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Burnley Express (24/Apr/1935) - British Thriller at The Empire



British Thriller at The Empire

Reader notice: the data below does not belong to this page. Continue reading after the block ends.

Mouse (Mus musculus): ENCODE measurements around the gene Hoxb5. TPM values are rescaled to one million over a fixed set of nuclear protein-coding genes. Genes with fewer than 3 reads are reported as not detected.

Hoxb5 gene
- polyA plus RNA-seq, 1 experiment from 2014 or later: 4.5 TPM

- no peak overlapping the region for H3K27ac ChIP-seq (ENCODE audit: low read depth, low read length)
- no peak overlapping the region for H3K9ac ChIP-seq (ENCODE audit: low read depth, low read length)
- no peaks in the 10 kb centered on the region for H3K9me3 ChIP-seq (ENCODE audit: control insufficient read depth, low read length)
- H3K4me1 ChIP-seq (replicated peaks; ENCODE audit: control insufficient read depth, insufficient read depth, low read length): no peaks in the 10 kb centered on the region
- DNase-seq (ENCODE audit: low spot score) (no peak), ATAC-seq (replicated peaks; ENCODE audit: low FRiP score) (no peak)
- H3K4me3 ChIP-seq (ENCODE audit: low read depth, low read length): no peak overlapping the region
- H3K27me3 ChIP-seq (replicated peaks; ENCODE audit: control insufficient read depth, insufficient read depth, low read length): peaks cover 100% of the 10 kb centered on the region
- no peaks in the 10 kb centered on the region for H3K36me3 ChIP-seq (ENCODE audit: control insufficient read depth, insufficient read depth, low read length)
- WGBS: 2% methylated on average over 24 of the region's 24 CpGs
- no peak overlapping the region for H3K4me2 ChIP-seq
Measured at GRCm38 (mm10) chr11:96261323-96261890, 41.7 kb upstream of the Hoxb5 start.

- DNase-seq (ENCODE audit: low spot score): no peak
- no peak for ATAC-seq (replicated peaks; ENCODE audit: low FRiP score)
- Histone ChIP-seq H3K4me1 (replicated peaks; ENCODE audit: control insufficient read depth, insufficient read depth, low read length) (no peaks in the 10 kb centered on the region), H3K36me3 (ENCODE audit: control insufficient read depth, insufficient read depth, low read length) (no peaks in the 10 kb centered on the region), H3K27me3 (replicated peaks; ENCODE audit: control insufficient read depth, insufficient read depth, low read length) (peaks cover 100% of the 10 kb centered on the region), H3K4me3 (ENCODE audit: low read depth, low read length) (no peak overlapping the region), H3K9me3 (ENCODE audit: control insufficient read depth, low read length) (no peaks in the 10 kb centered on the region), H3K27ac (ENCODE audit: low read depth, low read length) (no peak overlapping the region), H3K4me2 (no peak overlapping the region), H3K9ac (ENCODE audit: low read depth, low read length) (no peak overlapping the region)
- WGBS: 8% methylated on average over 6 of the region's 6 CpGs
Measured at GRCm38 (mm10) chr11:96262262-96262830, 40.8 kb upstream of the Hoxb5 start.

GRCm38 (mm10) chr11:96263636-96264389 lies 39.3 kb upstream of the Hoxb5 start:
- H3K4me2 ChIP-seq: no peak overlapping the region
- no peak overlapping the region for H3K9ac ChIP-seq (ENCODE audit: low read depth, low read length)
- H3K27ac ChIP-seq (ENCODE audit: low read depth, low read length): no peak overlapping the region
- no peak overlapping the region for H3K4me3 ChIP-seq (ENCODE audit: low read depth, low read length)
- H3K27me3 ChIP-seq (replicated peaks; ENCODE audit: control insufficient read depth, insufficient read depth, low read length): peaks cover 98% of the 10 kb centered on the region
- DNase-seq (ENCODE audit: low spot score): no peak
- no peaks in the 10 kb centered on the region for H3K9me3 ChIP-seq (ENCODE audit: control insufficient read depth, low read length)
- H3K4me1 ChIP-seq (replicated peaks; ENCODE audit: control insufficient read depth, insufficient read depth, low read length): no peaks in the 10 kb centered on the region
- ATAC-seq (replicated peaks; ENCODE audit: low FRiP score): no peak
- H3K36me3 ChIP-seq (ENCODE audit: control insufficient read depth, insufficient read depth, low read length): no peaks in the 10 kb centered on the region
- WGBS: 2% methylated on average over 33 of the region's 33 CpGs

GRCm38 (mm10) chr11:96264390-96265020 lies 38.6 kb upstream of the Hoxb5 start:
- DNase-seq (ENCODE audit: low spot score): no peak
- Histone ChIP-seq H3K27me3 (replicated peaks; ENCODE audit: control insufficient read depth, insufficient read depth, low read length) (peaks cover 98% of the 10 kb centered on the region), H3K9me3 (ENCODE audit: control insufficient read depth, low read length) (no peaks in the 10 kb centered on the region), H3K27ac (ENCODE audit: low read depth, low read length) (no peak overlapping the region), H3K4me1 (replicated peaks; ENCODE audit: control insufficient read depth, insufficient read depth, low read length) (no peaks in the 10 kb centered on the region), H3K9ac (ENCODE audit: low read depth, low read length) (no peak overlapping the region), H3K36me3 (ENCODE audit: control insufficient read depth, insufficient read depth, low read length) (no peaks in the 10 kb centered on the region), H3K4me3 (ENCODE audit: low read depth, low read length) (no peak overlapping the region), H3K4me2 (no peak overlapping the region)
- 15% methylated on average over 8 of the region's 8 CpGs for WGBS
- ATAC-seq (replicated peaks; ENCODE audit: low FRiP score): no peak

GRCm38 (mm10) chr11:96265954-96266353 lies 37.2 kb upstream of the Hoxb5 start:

The Empire programme is to be changed today, when the feature to the end of the week will be "The Man Who Knew Too Much," a real, melodramatic thriller, a British picture that is altogether first-rate entertainment. It was directed by Alfred Hitchcock, who has once again demonstrated his flair for the rapid action story with backgrounds of reality. Another advantage held by "The Man Who Knew Too Much" is that all the chief characters are collected on the screen and their relations established within a few hundred feet, with the result that the story swings from the very beginning. The story is human although its aspects are, fortunately for peace of mind, unusual. The father (with wife and little daughter) on holiday in Switzerland, obeying the dying behest of a secret service agent, finds and holds a vital clue to the intentions of a gang of terrorists who hare planned to kill a foreign dignitary when he visits England. He knows too much and his daughter is kidnapped — if he reveals his knowledge, she will die. A highlight of the film is the scene of a concert at the Albert Hall, when we know that under cover of one great crashing chord in the music the villain is going to take a shot at the famous diplomat in the centre box. With brilliant ingenuity the director works up to his crash; the music swells, the trumpets, the cymbals, the drums get ready, the pistol gets ready, the diplomat leans forward. The scene eventually shifts to the East End of London, where the trapped villains are besieged in a house by the police. A terrific street battle follows, and in the direction of these happenings Alfred Hitchcock is seen at his best. A particularly strong cast enacts this fine story, Leslie Banks, Edna Best, Nova Pilbeam (heroine of "Little Friend"), Frank Vosper, Peter Lone, and others. Peter Lorre is the famous murderer of "M" and makes again the perfect villain.